IQ stands for intelligence quotient because originally IQ was calculated as the ratio of mental age to chronological age, so if you were a six-year-old who cognitively functioned like the average six-year-old, you had an IQ of 100, because you were functioning at 100% of your chronological age. By contrast if you were a six-year-old who was functioning like a four-year-old, your IQ was 66, because your development was only 66% as fast as it should be, and you were sent to what were then called EMR classes.

This was a beautifully elegant concept but there were a few problems. The first is all of us are 0.75 years older than we think we are since we grew in the womb for 9 months. The age ratio method would have made more sense if they had added 0.75 to both the chronological and mental ages and I suspect the distribution would have been more normal.

The other problem is cognitive growth is not linear function of age throughout the entire maturation process.

“Some guy” writes:

Does it really matter if it’s not linear though? If someone scores as the average 10 year-old then it indicates they have the drawing IQ of a 10-year old, which seems more useful than a subjective number.

What’s more useful information about a man’s height? That he’s as tall as the average 10-year-old, or that he’s 1.3 feet shorter than the average man. Both are useful, but the advantage of creating a scale that is independent of age is that it has a much higher ceiling. On the old Stanford-Binet, scores stopped increasing after age 15, so how do you assign a mental age to someone who is smarter than the average 15-year-old?

The old Stanford-Binet got around this problem by arbitrarily extending the mental age scale beyond 15, so Marilyn vos Savant was able to claim an IQ of 228, because she scored a mental age of 22.8 at age 10, even though there was no such thing as a mental age of 22.8 on a test where mental growth peaks at 15.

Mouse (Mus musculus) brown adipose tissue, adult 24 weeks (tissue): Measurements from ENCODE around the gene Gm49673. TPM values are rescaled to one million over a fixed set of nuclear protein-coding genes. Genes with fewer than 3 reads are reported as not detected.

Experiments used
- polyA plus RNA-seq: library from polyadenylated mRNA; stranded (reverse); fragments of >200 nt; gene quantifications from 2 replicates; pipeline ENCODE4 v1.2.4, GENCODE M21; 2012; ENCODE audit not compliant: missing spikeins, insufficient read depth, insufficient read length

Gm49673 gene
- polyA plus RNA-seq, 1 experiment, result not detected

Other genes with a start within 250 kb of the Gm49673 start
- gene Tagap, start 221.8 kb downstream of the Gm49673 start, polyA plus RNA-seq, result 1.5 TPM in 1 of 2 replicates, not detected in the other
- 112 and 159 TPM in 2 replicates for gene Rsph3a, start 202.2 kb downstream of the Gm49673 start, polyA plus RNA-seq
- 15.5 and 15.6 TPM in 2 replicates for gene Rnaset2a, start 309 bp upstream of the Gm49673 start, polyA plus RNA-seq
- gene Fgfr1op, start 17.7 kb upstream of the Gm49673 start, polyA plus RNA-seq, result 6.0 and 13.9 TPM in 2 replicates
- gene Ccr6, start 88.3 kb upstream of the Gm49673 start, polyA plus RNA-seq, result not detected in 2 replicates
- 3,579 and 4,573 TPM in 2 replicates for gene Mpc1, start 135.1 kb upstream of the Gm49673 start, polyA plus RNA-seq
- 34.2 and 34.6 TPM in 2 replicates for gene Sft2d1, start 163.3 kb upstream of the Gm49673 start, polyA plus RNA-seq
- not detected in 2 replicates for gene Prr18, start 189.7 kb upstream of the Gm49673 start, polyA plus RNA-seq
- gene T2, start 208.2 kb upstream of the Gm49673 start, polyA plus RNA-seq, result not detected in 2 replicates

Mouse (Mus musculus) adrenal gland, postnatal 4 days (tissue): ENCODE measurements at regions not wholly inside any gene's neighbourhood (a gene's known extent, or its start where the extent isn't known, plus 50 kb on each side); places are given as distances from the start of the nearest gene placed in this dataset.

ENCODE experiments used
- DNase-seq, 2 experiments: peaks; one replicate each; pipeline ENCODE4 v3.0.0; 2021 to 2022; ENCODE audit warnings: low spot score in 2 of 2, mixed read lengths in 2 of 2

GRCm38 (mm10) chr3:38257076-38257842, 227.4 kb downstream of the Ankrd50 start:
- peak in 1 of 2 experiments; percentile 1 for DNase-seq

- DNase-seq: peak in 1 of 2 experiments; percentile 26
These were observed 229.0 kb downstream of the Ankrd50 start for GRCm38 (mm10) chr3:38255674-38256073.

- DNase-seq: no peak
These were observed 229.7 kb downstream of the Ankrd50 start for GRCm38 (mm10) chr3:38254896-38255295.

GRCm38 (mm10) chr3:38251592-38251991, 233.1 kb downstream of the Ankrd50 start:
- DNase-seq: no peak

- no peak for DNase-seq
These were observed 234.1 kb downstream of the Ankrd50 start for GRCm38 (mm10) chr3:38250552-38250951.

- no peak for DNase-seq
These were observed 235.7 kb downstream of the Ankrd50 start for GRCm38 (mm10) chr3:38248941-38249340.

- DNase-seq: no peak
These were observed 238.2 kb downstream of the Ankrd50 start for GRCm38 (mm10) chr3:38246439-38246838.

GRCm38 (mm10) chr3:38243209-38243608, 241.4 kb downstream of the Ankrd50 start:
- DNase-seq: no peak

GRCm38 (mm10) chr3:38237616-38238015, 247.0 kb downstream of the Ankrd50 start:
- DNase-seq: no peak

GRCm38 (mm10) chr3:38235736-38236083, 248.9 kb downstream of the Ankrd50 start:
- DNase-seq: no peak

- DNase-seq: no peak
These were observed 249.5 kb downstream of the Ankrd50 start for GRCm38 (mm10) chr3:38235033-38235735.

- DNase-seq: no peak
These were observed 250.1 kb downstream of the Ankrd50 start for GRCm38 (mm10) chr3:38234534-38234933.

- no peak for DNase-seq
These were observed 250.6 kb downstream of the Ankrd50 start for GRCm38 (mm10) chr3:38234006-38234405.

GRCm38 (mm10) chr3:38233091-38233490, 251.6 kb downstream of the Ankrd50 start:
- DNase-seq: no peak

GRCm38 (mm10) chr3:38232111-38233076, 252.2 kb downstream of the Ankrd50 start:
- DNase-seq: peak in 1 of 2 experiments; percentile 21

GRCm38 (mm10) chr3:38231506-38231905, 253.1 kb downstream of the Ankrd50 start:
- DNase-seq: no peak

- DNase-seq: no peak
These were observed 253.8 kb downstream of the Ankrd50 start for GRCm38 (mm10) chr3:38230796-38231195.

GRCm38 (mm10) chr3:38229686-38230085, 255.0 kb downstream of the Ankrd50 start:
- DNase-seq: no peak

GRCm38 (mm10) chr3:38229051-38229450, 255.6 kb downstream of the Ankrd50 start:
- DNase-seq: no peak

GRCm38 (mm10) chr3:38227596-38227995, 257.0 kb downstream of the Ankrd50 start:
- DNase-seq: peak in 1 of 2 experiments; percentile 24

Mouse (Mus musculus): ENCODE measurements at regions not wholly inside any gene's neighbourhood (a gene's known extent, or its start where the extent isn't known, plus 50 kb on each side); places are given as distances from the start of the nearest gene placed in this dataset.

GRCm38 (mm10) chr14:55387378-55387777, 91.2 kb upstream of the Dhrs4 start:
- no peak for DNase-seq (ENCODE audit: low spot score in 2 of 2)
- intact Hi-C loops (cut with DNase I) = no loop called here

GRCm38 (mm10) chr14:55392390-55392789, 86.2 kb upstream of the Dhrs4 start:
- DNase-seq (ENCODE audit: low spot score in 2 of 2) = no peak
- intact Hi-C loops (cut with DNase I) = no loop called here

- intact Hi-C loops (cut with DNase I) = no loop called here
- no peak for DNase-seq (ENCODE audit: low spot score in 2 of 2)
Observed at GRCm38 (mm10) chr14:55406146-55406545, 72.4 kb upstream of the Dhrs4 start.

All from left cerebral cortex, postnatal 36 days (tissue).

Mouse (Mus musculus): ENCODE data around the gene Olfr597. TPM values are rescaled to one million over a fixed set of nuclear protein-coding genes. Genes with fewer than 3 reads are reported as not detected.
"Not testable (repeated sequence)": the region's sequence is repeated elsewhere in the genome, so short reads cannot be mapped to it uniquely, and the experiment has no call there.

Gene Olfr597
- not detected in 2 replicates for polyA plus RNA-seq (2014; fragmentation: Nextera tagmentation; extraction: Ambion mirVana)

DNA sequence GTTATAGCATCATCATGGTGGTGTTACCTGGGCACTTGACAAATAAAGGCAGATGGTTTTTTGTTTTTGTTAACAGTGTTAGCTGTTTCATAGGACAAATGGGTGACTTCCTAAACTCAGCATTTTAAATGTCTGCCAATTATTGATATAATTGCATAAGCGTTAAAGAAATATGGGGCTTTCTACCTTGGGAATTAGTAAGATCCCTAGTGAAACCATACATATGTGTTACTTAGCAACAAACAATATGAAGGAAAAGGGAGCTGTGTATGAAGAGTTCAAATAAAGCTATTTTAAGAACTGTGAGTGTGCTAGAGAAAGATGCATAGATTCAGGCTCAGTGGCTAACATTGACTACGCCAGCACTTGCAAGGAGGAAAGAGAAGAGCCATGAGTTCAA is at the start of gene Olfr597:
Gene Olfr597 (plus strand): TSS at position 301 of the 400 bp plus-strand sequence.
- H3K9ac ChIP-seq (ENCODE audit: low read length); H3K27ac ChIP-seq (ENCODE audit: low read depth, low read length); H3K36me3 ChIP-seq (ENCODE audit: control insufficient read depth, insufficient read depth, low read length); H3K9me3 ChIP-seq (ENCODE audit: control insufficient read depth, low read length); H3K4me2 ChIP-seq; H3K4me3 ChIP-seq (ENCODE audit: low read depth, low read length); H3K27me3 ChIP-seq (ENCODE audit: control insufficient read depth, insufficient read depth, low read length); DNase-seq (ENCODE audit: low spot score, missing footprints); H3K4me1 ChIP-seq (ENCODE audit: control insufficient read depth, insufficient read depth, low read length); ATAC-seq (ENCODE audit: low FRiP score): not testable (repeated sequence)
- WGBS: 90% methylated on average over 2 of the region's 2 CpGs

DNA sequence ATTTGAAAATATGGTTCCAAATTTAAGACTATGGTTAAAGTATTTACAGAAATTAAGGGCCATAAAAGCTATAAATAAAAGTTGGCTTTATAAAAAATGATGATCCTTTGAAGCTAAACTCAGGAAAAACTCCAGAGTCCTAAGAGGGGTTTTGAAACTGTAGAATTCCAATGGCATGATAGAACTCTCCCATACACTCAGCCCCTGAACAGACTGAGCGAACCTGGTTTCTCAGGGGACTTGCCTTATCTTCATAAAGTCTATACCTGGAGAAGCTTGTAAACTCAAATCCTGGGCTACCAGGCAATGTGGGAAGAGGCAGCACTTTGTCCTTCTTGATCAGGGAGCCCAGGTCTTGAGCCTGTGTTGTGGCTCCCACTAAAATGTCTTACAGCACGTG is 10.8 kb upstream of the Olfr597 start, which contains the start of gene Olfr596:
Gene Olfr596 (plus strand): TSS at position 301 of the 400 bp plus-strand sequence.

This makes about as much sense as telling a 19-year-old seven-footer they have a height age of 92, and therefore a Height Quotient of 484, after all the average male height only increases by 0.2 inches from 19 to 20, so if height didn’t plateau, at that rate it would take the average man until his 90s to reach seven feet.

“Some guy” continues:

Presumably they still used this system to see if people scored averagely for their age, but had to first to figure out what the average for each age was anyway.

A related question: Is the mental age concept still applicable to modern IQ tests even though they’re not based on it? Let’s say 10-year old scores 130 on the WAIS. 2 SD above the mean on a 16 SD mental age test would be 132. Can that child be assumed to have the same IQ as the average 13.2 year old?

Put it this way. If a ten-year-old scored like an average 13-year-old on every subtest of the WISC-R, he’d get a full-scale IQ of 126, which is similar to the 130 you’d expect from the age ratio formula. On the other hand if a 10-year-old scored like a 15-year-old on the WISC-R, he’d get a full-scale IQ of 134, which is much less than the 150 you’d expect from age ratios.

And yet if a six-year-old scores like a nine-year-old on the WISC-R he gets a full-scale IQ of 143. So the same ratio IQ equates to different deviation IQs depending on what age it’s obtained (or what test it’s obtained on) which makes it a problematic index.

It probably agrees most with deviation IQ when both the chronological and mental age are no lower than 4 and no higher than 12, since that’s probably the most linear developmental period.

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